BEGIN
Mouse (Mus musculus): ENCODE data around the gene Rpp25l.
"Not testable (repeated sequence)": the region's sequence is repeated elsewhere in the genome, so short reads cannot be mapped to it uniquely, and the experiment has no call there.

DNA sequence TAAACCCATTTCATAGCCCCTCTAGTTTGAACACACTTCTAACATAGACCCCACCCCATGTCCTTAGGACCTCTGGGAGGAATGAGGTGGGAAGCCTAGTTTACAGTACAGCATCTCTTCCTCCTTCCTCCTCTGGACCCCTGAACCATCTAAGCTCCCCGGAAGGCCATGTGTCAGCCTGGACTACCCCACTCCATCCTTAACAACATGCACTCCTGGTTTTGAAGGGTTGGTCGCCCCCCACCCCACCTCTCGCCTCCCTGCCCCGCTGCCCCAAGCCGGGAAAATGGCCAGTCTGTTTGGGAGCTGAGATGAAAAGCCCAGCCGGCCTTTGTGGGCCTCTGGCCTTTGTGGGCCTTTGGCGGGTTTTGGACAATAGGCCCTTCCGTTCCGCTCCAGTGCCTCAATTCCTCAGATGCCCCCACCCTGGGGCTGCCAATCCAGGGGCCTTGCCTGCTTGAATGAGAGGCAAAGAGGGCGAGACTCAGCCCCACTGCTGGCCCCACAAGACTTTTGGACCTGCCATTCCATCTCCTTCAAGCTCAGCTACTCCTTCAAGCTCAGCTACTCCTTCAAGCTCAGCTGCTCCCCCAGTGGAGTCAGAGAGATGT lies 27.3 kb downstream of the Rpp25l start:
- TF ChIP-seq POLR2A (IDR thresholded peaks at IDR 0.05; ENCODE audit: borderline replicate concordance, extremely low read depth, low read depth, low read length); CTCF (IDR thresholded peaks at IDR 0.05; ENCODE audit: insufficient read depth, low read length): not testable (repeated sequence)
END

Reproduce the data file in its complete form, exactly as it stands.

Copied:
Mouse (Mus musculus): ENCODE data around the gene Rpp25l.
"Not testable (repeated sequence)": the region's sequence is repeated elsewhere in the genome, so short reads cannot be mapped to it uniquely, and the experiment has no call there.

DNA sequence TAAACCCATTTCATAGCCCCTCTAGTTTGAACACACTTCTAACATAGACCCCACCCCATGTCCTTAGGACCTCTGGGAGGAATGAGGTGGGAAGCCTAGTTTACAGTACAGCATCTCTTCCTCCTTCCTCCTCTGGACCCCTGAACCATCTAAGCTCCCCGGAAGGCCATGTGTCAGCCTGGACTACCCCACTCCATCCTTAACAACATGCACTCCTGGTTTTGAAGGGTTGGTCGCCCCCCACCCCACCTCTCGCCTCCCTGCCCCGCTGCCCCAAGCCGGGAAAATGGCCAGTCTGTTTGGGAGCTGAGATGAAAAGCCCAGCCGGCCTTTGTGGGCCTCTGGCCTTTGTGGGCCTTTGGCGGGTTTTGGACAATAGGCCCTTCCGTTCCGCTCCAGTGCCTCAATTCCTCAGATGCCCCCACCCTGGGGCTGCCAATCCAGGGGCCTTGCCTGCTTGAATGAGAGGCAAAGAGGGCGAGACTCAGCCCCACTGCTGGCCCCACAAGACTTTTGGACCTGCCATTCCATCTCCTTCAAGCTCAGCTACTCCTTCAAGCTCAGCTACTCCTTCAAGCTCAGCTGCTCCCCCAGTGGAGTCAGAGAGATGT lies 27.3 kb downstream of the Rpp25l start:
- TF ChIP-seq POLR2A (IDR thresholded peaks at IDR 0.05; ENCODE audit: borderline replicate concordance, extremely low read depth, low read depth, low read length); CTCF (IDR thresholded peaks at IDR 0.05; ENCODE audit: insufficient read depth, low read length): not testable (repeated sequence)